HARD-UP students and low-income commuters from the provinces want the buses plying their full routes through the “Gates of Hell” to save fare money and travel time—but the Metropolitan Manila Development Authority apparently only hears what it wants to hear.
MMDA head Francis Tolen-tino on Friday expressed willingness to meet with commuters who have complaints against the operations of the Southwest Interim Transport Terminal (SITT).
In welcoming the opposition of the Coalition of Filipino Consumers (CFC) on the bus terminal, Tolentino said he wanted to hear its comments on how they can improve the facility.
He issued the statement after the CFC staged a protest on Thursday in front of the facility in Parañaque City to stop its operation.
CFC spokesman Ernalyn Quimada called on the MMDA chief to reconsider the operation of the integrated bus terminal describing it as “anti-poor.”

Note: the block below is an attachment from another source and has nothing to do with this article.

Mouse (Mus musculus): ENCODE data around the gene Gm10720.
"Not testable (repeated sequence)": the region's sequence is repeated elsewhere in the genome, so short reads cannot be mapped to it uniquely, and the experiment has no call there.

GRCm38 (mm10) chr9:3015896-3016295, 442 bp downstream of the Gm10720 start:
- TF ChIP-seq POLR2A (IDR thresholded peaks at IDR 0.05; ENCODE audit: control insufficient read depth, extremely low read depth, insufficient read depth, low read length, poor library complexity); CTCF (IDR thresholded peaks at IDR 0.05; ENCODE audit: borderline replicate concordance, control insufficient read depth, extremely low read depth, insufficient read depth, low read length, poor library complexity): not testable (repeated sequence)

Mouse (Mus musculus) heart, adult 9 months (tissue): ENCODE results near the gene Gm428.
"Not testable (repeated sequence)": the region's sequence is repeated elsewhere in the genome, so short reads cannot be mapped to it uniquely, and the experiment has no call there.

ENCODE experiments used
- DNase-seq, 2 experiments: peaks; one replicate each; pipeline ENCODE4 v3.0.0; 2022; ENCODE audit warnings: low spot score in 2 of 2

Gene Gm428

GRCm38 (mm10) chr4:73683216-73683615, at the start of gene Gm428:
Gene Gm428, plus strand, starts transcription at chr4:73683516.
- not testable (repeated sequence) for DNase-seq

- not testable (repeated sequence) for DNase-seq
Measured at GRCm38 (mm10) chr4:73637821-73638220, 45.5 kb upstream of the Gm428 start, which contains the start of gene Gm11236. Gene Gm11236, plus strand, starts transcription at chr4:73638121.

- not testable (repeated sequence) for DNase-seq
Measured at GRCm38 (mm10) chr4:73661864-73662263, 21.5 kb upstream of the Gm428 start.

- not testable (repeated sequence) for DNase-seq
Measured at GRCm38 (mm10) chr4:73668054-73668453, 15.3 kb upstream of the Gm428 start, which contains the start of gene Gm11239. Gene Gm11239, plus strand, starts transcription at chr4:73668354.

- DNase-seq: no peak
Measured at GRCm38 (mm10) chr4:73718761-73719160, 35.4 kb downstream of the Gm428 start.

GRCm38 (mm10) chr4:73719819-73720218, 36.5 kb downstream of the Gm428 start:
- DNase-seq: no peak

“We wish to tell the MMDA chairman to stop the operation of the terminal,” said Quimada, adding that it causes inconveniencies to the commuters.
Besides the inconvenience it brings to the commuters, Qui-mada said the terminal also prolongs their travel since they have to transfer to another passenger vehicle that result in coughing up more fare money.
But Tolentino admitted that it would take some time before commuters get used to this new system, which is designed to ease traffic congestion in the metropolis.
Reacting to the complaints of the CFC, Tolentino said he already asked the Land Transportation Franchising and Regulatory Board (LTFRB) to reduce the fares of public utility buses (PUBs) plying Cavite and Batangas to and from the SITT.
The petition before the LTFRB seeks an 8-percent reduction to the current fare rates from Cavite and Batangas to Manila.
The establishment of integrated terminals is meant to get rid of “colorum” and “out-of-line” vehicles since it comes equipped with a biometric technology to subject bus drivers to fingerprint scanning for verification before they are allowed to ply their route.